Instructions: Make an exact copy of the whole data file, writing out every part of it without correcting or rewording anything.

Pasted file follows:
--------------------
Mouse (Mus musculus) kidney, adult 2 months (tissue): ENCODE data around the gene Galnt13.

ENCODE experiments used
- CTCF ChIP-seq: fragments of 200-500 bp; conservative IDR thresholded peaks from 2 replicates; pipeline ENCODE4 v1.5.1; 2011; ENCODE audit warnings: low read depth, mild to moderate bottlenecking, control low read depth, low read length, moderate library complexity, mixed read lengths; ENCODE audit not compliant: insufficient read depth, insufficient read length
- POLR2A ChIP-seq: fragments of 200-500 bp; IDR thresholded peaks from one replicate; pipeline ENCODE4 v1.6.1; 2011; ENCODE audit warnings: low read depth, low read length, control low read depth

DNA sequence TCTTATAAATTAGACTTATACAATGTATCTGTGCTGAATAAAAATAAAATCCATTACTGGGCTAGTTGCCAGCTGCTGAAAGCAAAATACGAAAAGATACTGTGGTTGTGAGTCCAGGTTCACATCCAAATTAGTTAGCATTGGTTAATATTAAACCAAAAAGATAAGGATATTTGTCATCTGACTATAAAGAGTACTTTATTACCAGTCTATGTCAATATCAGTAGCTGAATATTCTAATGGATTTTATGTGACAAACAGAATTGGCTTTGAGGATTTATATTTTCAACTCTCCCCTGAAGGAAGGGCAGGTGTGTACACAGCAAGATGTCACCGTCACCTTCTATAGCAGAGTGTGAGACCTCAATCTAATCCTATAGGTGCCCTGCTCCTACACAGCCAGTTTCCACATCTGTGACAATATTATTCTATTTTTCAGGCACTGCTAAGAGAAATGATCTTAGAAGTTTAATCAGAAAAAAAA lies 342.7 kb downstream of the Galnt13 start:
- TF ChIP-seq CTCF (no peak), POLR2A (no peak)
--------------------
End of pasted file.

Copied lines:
Mouse (Mus musculus) kidney, adult 2 months (tissue): ENCODE data around the gene Galnt13.

ENCODE experiments used
- CTCF ChIP-seq: fragments of 200-500 bp; conservative IDR thresholded peaks from 2 replicates; pipeline ENCODE4 v1.5.1; 2011; ENCODE audit warnings: low read depth, mild to moderate bottlenecking, control low read depth, low read length, moderate library complexity, mixed read lengths; ENCODE audit not compliant: insufficient read depth, insufficient read length
- POLR2A ChIP-seq: fragments of 200-500 bp; IDR thresholded peaks from one replicate; pipeline ENCODE4 v1.6.1; 2011; ENCODE audit warnings: low read depth, low read length, control low read depth

DNA sequence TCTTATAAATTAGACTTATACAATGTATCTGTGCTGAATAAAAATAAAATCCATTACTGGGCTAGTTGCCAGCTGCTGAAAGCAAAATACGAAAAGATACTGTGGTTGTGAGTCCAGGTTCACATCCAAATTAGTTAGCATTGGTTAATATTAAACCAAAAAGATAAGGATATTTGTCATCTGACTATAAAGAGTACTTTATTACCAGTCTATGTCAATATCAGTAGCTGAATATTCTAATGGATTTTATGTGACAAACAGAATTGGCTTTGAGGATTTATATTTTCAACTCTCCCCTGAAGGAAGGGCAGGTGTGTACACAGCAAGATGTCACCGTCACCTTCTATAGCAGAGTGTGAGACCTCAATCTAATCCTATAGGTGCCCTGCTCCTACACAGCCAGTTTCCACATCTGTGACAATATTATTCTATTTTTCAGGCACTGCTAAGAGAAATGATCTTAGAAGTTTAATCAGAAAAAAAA lies 342.7 kb downstream of the Galnt13 start:
- TF ChIP-seq CTCF (no peak), POLR2A (no peak)